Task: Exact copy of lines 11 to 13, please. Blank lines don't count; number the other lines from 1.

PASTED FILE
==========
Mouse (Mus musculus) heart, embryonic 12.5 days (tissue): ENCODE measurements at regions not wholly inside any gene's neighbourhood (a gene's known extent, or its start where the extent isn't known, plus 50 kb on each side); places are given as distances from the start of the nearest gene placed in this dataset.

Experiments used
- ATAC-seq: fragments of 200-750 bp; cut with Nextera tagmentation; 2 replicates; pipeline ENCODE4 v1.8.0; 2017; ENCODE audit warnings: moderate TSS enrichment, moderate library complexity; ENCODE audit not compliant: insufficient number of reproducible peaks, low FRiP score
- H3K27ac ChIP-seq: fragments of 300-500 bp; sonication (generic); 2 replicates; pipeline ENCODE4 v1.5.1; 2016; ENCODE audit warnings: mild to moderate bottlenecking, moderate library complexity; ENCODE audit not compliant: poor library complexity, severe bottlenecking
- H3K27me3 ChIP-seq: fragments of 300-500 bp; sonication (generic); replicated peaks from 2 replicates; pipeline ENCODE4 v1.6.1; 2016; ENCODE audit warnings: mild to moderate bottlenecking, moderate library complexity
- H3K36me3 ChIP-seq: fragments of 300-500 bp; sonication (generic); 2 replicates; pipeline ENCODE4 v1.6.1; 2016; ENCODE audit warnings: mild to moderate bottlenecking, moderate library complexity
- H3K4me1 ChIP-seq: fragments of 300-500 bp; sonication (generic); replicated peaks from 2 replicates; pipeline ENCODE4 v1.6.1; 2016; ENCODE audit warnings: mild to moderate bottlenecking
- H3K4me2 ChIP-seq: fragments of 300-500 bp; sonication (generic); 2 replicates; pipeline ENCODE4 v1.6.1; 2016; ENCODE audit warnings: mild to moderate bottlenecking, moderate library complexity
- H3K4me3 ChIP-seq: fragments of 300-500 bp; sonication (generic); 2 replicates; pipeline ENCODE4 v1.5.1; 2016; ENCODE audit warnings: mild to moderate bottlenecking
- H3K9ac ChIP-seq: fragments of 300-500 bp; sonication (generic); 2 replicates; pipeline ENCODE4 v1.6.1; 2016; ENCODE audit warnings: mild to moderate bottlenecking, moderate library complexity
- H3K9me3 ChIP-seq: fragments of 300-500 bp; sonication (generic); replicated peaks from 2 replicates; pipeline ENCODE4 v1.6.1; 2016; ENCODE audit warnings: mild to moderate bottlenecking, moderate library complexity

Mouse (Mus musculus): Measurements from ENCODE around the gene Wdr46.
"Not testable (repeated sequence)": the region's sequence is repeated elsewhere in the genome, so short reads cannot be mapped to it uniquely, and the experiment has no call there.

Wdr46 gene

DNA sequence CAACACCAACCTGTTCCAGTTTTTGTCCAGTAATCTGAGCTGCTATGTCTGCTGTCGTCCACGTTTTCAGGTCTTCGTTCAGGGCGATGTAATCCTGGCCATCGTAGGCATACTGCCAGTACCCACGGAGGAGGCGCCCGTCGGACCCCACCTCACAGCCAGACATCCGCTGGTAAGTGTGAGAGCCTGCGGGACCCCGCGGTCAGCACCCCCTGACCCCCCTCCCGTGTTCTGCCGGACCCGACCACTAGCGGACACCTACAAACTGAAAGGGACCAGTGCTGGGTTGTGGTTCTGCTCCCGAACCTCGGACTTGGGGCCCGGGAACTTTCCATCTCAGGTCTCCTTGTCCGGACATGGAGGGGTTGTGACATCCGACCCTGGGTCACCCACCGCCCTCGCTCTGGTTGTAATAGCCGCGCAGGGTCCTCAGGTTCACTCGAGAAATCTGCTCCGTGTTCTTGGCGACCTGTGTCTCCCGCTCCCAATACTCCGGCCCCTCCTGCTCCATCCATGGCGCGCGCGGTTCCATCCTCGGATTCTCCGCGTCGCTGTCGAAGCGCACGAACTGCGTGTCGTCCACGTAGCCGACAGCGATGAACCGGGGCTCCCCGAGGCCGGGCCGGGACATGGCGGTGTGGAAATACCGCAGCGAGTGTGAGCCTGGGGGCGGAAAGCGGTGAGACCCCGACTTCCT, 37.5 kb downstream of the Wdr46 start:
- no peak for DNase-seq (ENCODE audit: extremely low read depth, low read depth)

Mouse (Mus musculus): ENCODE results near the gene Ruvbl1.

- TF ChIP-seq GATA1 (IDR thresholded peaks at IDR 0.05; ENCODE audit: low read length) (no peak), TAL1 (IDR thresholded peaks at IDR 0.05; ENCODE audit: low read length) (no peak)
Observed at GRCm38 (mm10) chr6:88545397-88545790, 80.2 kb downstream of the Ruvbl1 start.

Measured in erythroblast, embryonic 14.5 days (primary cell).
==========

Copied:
- H3K9me3 ChIP-seq: fragments of 300-500 bp; sonication (generic); replicated peaks from 2 replicates; pipeline ENCODE4 v1.6.1; 2016; ENCODE audit warnings: mild to moderate bottlenecking, moderate library complexity

Mouse (Mus musculus): Measurements from ENCODE around the gene Wdr46.
"Not testable (repeated sequence)": the region's sequence is repeated elsewhere in the genome, so short reads cannot be mapped to it uniquely, and the experiment has no call there.